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Ecological disequilibrium drives insect pest and pathogen accumulation in non-native trees

dc.contributor.authorCrous, Casparus J.en_ZA
dc.contributor.authorBurgess, Treena I.en_ZA
dc.contributor.authorLe Roux, Johannes J.en_ZA
dc.contributor.authorRichardson, David M.en_ZA
dc.contributor.authorSlippers, Bernarden_ZA
dc.contributor.authorWingfield, Michael J.en_ZA
dc.date.accessioned2018-07-23T14:22:58Z
dc.date.available2018-07-23T14:22:58Z
dc.date.issued2017
dc.identifier.citationCrous, C. J., et al. 2017. Ecological disequilibrium drives insect pest and pathogen accumulation in non-native trees. AoB PLANTS, 9(1):1-16, doi:10.1093/aobpla/plw081
dc.identifier.issn2041-2851 (online)
dc.identifier.otherdoi:10.1093/aobpla/plw081
dc.identifier.urihttp://hdl.handle.net/10019.1/104180
dc.descriptionCITATION: Crous, C. J., et al. 2017. Ecological disequilibrium drives insect pest and pathogen accumulation in non-native trees. AoB PLANTS, 9(1):1-16, doi:10.1093/aobpla/plw081.
dc.descriptionThe original publication is available at https://academic.oup.com/aobpla
dc.description.abstractNon-native trees have become dominant components of many landscapes, including urban ecosystems, commercial forestry plantations, fruit orchards and as invasives in natural ecosystems. Often, these trees have been separated from their natural enemies (i.e. insects and pathogens) leading to ecological disequilibrium, that is, the immediate breakdown of historically co-evolved interactions once introduced into novel environments. Long-established, non-native tree plantations provide useful experiments to explore the dimensions of such ecological disequilibria. We quantify the status quo of non-native insect pests and pathogens catching up with their tree hosts (planted Acacia, Eucalyptus and Pinus species) in South Africa, and examine which native South African enemy species utilize these trees as hosts. Interestingly, pines, with no confamilial relatives in South Africa and the longest residence time (almost two centuries), have acquired only one highly polyphagous native pathogen. This is in contrast to acacias and eucalypts, both with many native and confamilial relatives in South Africa that have acquired more native pathogens. These patterns support the known role of phylogenetic relatedness of non-native and native floras in influencing the likelihood of pathogen shifts between them. This relationship, however, does not seem to hold for native insects. Native insects appear far more likely to expand their feeding habits onto non-native tree hosts than are native pathogens, although they are generally less damaging. The ecological disequilibrium conditions of non-native trees are deeply rooted in the eco-evolutionary experience of the host plant, co-evolved natural enemies and native organisms from the introduced range. We should expect considerable spatial and temporal variation in ecological disequilibrium conditions among non-native taxa, which can be significantly influenced by biosecurity and management practices.en_ZA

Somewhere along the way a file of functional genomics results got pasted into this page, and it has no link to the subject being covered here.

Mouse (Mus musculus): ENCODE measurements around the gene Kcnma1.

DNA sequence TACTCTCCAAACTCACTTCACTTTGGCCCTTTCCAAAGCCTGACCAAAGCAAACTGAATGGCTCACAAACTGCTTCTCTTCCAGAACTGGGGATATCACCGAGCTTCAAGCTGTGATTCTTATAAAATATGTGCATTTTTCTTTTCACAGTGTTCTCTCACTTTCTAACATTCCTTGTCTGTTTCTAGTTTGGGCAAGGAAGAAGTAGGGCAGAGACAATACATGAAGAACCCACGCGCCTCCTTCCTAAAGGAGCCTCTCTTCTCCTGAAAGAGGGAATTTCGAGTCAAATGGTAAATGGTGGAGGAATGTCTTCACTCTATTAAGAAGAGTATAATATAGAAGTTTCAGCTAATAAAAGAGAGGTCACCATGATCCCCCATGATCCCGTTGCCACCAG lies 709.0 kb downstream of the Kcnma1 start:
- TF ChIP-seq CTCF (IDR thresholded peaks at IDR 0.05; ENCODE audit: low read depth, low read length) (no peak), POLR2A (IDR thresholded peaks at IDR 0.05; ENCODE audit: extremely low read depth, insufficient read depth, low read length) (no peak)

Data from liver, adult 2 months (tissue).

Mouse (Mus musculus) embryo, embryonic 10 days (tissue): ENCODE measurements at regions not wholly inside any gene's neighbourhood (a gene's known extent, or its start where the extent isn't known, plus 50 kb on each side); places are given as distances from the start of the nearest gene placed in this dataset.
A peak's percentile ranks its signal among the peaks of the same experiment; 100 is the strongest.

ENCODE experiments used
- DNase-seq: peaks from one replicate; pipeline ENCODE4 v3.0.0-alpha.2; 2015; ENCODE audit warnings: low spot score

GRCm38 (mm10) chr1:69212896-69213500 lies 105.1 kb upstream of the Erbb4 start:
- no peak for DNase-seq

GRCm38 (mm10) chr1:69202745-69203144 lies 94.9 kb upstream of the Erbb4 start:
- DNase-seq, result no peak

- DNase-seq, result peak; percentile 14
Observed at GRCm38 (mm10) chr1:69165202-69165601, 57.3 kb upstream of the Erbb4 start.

dc.description.urihttps://academic.oup.com/aobpla/article/9/1/plw081/2737455
dc.format.extent16 pages
dc.language.isoen_ZAen_ZA
dc.publisherOxford University Press on behalf of the Annals of Botany Company
dc.subjectAcaciaen_ZA
dc.subjectBiological invasionsen_ZA
dc.subjectBiosecurityen_ZA
dc.titleEcological disequilibrium drives insect pest and pathogen accumulation in non-native treesen_ZA
dc.typeArticleen_ZA
dc.description.versionPublisher's version
dc.rights.holderAuthors retain copyright


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